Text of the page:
Get the whole picture: How photos are improving journalism

Despite the current cease fire, troops in eastern Ukraine is suffering in frozen temperatures.

Time recently posted an article online giving a look inside trenches of Ukraine, and a sense of the daily terrible conditions endured by the troops.

Looking at this article, the use of photos adds to the story telling in the article. A large focus of the article is on the effects of the bitter winter on the troops and the town of Ukraine. This is an ideal story for adding photos because it shows the reader what is happen while describing the effects next to the images.

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The article works well with the photos taken, however more online publications appear to be leaning more towards inserting images into the written article to break up the story. The article inserts all the images at the top in a slide show, but by putting the photos into the article I think the piece could have been broken up a bit more.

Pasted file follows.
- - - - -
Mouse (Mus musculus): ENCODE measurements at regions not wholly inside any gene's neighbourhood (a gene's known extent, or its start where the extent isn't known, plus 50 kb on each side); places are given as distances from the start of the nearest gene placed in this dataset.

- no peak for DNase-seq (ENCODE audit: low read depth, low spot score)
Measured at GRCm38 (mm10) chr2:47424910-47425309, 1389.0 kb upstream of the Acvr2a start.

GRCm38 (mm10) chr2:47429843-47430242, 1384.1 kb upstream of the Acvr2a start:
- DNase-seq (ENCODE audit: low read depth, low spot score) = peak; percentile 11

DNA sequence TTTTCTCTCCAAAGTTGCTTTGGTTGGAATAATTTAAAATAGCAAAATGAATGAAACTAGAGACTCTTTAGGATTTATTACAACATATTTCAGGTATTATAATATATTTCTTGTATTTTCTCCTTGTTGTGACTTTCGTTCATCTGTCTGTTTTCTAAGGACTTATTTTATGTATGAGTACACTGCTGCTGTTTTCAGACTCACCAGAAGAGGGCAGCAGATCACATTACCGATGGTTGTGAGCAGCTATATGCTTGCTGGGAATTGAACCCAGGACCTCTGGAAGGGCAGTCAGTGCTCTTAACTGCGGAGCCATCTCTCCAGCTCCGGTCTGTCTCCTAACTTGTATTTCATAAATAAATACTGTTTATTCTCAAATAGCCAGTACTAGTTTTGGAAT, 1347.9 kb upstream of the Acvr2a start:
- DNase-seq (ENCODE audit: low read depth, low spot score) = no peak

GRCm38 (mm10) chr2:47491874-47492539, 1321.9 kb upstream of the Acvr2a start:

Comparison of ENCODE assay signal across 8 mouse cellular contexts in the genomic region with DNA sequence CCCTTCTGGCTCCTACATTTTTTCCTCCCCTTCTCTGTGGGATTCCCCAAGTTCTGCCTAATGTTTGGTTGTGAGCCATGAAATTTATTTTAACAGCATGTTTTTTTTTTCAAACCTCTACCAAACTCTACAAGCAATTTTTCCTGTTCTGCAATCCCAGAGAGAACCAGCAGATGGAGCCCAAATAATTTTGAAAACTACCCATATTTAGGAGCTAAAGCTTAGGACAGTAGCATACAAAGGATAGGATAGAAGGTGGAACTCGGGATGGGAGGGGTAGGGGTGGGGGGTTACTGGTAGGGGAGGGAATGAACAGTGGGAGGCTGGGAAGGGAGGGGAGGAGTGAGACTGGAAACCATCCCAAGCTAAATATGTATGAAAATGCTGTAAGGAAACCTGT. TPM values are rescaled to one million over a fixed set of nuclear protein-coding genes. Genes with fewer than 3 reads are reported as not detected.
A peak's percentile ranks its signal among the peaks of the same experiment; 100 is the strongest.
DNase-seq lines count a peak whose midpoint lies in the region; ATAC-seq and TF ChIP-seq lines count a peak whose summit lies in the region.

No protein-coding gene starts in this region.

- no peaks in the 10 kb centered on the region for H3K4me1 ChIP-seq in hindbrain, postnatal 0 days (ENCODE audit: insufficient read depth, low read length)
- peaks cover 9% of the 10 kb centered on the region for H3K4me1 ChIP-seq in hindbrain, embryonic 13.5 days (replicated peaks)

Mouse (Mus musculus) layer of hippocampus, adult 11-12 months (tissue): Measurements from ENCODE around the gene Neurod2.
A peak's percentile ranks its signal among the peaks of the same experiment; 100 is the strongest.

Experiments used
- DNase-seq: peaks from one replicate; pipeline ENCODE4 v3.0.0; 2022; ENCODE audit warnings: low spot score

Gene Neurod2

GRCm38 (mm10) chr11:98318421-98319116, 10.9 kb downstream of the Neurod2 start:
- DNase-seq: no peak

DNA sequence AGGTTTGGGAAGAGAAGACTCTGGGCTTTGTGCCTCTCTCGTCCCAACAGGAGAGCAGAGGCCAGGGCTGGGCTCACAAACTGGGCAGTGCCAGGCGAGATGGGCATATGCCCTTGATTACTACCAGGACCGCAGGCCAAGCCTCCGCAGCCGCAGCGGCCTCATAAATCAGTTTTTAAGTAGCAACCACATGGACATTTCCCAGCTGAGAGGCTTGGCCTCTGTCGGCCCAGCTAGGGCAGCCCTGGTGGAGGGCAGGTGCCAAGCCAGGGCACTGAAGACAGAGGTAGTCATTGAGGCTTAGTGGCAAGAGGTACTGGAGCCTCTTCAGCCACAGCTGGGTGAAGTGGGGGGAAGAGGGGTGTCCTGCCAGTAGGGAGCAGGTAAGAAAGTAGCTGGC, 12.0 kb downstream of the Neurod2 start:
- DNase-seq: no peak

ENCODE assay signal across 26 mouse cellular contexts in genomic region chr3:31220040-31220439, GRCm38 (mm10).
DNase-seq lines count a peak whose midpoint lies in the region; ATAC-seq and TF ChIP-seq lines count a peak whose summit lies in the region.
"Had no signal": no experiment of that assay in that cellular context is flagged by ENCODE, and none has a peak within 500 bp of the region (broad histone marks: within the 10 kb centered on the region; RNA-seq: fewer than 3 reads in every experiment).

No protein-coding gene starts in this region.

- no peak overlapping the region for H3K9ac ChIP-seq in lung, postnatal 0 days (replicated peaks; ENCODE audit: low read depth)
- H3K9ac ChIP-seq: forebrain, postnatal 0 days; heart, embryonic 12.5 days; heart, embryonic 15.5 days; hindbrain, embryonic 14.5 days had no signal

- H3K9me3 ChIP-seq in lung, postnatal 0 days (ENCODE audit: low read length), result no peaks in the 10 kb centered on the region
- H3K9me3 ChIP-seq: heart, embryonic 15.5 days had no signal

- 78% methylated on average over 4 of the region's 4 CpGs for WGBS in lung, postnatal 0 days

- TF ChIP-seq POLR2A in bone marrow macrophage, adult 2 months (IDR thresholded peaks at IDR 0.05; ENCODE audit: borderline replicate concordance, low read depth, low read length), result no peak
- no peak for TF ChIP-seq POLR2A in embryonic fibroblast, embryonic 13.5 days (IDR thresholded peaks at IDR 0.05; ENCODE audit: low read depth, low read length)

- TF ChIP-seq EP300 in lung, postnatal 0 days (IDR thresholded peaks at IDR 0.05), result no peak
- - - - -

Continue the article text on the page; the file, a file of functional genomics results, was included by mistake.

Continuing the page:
The article also included a video linked to the Instagram of the photographer, Ross McDonnell.

Despite the assumption that social media sites like Facebook and Instagram aren’t good for hard- news journalism, this example breaks that stereotype. Creditable photographers and journalists are using social media as a way to promote both their work by the truth and the news through outlets that people are more prone to accessing. It gets the story across in a way that is engaging and interesting.

That is journalism at its finest.


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